The Schools minister Nick Gibb has great expectations of Britain's 11-year-olds, singling out Charles Dickens' classic as one of the books all children should read before they leave primary school. But on the eve of Dickens' 200th birthday, his biographer has warned that young readers do not have the attention-span to appreciate his work.
Claire Tomalin, whose book Charles Dickens: A Life, was shortlisted for 2011's Costa Book Awards biography prize, said the author's works depicting an unfair society were "amazingly relevant" today. But she added: "Today's children have very short attention-spans because they are being reared on dreadful TV programmes. They are not being educated for long attention-spans."
Nick Gibb, the minister of state for Schools, said Dickens' works, some of which run to more than 500 pages, could have a transformative effective on children's reading habits. "Every child ought to read a Dickens novel by the age of 11," he said.
But his call also prompted a senior academic to add his voice to the debate over Dickens' place in the classroom. John Bangs, visiting professor at London University's Institute of Education, said: "Dickens is fantastic and to introduce children to him at an appropriate age is a really good idea. The trouble with Mr Gibb is he thinks everyone in the class should read Dickens and this is the kind of top-down, tunnel-visioned approach we could do without."
Ms Tomalin, who will attend a wreath-laying ceremony at Dickens' grave in Poets' Corner in Westminster Abbey, London, tomorrow, said of the author: "Very simply, he is, after Shakespeare, the greatest creator of English literature.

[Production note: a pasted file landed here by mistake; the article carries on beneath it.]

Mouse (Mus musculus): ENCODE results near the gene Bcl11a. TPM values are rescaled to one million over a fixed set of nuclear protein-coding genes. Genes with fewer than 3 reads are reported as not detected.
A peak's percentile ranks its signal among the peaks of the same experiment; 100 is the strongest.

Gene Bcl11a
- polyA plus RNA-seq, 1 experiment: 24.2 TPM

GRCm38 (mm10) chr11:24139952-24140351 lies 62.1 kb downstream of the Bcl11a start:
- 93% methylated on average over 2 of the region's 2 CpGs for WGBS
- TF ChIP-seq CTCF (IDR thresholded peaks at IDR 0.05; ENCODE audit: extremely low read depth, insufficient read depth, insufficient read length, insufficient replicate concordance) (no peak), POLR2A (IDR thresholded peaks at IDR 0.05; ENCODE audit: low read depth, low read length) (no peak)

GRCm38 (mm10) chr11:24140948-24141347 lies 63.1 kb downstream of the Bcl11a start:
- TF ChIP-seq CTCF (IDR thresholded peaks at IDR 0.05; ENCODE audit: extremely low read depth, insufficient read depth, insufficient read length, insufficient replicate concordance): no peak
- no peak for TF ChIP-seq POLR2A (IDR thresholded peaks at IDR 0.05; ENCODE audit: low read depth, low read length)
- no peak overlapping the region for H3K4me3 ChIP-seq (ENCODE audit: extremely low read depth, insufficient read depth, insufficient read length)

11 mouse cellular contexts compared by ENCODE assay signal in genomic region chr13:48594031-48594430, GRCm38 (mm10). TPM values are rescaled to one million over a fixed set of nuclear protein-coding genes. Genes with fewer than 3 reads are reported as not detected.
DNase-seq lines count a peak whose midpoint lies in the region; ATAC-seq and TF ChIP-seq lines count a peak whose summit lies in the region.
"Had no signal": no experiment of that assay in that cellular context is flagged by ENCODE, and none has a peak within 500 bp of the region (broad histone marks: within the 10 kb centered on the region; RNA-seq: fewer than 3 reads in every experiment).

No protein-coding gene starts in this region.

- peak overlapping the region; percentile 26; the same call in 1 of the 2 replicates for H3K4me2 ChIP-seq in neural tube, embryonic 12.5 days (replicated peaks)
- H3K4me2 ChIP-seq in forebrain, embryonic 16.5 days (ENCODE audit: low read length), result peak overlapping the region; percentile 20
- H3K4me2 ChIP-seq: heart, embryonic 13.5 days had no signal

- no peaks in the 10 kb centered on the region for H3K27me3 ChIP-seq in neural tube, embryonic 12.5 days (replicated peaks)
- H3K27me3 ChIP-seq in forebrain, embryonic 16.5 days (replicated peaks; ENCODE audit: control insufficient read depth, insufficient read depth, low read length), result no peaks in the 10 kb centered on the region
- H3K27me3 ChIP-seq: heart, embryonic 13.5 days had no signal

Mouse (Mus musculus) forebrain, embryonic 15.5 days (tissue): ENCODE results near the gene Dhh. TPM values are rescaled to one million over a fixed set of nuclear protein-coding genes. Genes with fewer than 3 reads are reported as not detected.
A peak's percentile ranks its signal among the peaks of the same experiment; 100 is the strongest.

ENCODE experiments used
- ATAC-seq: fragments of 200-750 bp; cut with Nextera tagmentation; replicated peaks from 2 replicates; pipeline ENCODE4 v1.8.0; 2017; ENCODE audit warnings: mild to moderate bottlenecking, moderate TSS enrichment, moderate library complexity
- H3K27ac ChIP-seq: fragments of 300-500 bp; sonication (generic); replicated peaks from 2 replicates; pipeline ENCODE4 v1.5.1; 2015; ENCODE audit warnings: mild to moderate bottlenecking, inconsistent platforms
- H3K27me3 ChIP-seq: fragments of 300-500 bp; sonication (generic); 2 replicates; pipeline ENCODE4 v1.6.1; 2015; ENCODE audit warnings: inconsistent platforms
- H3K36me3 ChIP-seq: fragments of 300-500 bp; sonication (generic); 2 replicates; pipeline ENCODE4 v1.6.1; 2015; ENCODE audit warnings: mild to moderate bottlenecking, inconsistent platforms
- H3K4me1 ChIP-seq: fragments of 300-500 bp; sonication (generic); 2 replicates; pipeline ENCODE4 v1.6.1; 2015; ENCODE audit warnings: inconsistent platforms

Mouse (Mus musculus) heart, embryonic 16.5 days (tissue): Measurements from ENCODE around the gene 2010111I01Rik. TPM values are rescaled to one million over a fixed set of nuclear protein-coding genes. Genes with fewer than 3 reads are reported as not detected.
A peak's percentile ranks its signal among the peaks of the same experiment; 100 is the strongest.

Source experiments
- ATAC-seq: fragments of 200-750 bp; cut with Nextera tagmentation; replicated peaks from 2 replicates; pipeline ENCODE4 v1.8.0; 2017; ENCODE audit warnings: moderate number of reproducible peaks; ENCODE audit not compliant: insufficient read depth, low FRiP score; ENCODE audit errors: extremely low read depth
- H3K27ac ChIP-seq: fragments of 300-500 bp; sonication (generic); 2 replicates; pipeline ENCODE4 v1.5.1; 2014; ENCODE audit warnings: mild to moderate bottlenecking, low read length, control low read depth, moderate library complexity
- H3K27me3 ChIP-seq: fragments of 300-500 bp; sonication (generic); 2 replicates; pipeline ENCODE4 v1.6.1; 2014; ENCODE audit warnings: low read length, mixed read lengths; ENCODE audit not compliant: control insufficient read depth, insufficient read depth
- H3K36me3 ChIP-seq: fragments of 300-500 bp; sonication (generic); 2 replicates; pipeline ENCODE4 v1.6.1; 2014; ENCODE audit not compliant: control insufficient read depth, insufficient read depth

"He has gone on entertaining people since the the 1830s. You only have to look at our society.
"Everything he wrote about in the 1840s is still relevant: the great gulf between rich and poor, corrupt financiers, corrupt members of Parliament, how the country is run by old Etonians – you name it, he said it."
Mr Gibb also told The Independent the current review of the national curriculum should give primary-school teachers more guidance on which books children should be encouraged to read.
"It is very difficult for Government to prescribe a list of books that children should read by a certain age," he said.
"But there are books that we all ought to be encouraged to read."
Mr Gibb has chosen Dickens' bi-centenary to launch a campaign to improve reading standards.
Last week he visited Thomas Jones primary school in Ladbroke Grove, west London, where pupils had chosen their favourite books to read to the minister. The most popular authors were: Michael Morpurgo and Jacqueline Wilson.
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